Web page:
Radcliffe Institute for Advanced Study

2021 May 05

Medical Racism from 1619 to the Present: History Matters

4:00pm

Location: 

Virtual

The COVID-19 pandemic has had a disproportionate impact on communities of color in the United States. In addition, the uneven and unequal distribution of vaccines is raising the issue of mistrust and vaccine hesitancy in these same communities. Lack of trust in the US healthcare system among communities of color is inextricably linked to the history of systemic racism in this country. With fewer than half of Black American adults indicating that they will definitely or probably get vaccinated against COVID-19, understanding the roots of this hesitancy—which dates back centuries—is...

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2021 Mar 15

Transients: A Poetry Reading and Discussion with Douglas Ridloff

4:00pm

Location: 

Zoom

Douglas Ridloff is the founder and executive director of ASL Slam, a nonprofit organization that creates safe spaces for the Deaf community to thrive in the many modalities of their native language. By hosting a monthly event at the Nuyorican Poets Cafe in New York City and then bringing ASL Slam and his unique style of visual vernacular poetry to Australia, Cuba, France, Germany, Israel, Jamaica, Russia, the United Kingdom, and beyond, Ridloff has fostered engagement and enthusiasm for sign languages worldwide...

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2021 Mar 31

MUTINY: poems

12:00pm

Location: 

Zoom

Phillip B. Williams is researching, writing, and revising poems (title: “Mutiny”) and prose (title: “Threshold”). Within both genres, he hopes to research and explore Black folklore, African-diasporic mythologies and spiritual practices, and alternative ways of documenting Black selfhood outside of the human/nonhuman dichotomy. 

Free and open to the public. To view this event online, individuals will...

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2021 Feb 24

Latinx Modernism and the Spirit of Latinoamericanismo

12:00pm

Location: 

Zoom

At the Harvard Radcliffe Institute, John Alba Cutler will be working on a new book examining the prodigious literary archive of early-20th-century Spanish-language newspapers in the United States. Newspapers in Latinx communities from New York to San Diego published tens of thousands of poems, short stories, chronicles, and serialized novels....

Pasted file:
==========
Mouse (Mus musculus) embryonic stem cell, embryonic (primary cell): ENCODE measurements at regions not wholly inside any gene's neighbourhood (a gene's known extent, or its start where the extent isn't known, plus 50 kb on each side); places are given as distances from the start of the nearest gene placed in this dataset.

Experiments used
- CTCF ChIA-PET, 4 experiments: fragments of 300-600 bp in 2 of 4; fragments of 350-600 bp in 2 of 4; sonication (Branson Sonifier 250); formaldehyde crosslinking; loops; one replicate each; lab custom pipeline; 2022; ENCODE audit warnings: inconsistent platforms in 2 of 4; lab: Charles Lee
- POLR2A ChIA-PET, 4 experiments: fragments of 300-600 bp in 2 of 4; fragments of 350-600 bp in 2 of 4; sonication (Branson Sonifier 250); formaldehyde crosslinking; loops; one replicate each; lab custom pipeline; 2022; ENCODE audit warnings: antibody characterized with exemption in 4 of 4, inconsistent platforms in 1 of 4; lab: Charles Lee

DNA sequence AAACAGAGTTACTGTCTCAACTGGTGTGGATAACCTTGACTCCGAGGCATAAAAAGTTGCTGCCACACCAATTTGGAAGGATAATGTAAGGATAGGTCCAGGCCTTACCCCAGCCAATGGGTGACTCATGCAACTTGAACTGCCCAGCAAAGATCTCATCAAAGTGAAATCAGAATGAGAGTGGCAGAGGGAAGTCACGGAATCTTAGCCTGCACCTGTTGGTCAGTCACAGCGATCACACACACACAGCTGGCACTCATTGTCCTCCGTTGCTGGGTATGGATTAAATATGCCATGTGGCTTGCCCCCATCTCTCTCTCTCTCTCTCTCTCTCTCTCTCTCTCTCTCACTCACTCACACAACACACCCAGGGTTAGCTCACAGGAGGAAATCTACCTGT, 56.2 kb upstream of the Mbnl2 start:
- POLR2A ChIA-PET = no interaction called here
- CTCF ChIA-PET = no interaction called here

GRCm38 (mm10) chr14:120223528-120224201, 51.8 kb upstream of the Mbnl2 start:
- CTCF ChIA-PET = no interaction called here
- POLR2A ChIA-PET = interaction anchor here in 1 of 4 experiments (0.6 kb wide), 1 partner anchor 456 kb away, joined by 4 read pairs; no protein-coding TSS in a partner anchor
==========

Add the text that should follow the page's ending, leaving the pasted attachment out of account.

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2021 Mar 05

The Stories We Tell and the Objects We Keep: Asian American Women and the Archives

1:00pm to 3:30pm

Location: 

Zoom

The stories of Asian American women extend far beyond the geographic borders of the United States. Inspired by tales and objects from family history, their narratives often reflect the transnational nature of Asian American women’s lives. Despite the importance of these narratives to expanding and complicating our understanding of war, migration, inequity, and difference, the accounts and perspectives of Asian American women have often been overlooked in formal records, and the tangible objects providing critical evidence of their histories have been ignored.

This program will...

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2021 Feb 02

Protest as Politics: African American Young Adults, Reimagining Democracy

4:00pm

Location: 

Virtual

Lecture by Cathy J. Cohen, David and Mary Winton Green Distinguished Service Professor of Political Science, University of Chicago. 
 
During these unprecedented times, we have watched young people—a great many of them African Americans—taking to the streets in all 50 states in support of justice for George Floyd and Breonna Taylor, while also seeking to address the current failures of policing, criminal justice, and the economy; as well as the existence of white supremacy and anti-Blackness. How does the precarious position of African American young adults...

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2021 Feb 09

A Conversation with Poet Tonya M. Foster

12:00pm

Location: 

Virtual

Tonya M. Foster’s writing and research focus on ideas of place and emplacement, on intersections between the visual and the written, and on mapping the 20th- and 21st-century African Americas. During her Radcliffe year, Foster is completing a book-length manuscript of poetry, “AHotB,” that takes up Fanny Lou Hamer’s idea that “a black women’s body is never hers alone.” 
 
Tonya M. Foster is a 2020-2021 Lisa Goldberg Fellow at the Harvard Radcliffe Institute and the George and Judy Marcus Endowed Chair in Poetry at San Francisco State University.

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